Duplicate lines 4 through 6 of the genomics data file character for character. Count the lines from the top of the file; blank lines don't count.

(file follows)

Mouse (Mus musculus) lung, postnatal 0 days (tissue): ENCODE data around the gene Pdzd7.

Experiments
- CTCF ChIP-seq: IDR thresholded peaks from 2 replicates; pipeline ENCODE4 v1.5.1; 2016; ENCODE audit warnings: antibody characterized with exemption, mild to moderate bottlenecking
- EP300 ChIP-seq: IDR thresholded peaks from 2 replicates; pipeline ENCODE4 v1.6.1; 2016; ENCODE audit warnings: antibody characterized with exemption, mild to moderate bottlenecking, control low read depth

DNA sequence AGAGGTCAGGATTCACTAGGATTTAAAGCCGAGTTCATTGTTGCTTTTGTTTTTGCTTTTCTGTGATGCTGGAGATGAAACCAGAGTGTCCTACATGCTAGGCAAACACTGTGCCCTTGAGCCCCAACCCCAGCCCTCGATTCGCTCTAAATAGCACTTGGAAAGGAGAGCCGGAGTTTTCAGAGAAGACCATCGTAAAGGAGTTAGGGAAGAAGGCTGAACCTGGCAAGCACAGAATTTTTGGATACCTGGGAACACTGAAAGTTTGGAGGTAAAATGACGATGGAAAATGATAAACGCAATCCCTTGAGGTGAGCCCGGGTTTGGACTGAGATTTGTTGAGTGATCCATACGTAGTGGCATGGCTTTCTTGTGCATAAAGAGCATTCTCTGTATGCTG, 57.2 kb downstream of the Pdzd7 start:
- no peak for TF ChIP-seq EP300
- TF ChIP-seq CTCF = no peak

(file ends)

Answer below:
- EP300 ChIP-seq: IDR thresholded peaks from 2 replicates; pipeline ENCODE4 v1.6.1; 2016; ENCODE audit warnings: antibody characterized with exemption, mild to moderate bottlenecking, control low read depth

DNA sequence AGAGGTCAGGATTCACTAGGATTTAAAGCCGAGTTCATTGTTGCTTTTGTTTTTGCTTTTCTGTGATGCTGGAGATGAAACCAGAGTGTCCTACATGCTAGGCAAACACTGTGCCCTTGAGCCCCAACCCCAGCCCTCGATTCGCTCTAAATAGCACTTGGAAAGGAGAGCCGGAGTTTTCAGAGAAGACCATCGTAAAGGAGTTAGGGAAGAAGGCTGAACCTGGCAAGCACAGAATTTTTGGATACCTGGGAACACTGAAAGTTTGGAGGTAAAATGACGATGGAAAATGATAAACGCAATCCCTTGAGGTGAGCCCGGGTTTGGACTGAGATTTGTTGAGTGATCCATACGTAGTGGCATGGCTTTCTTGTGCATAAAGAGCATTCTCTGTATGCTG, 57.2 kb downstream of the Pdzd7 start:
- no peak for TF ChIP-seq EP300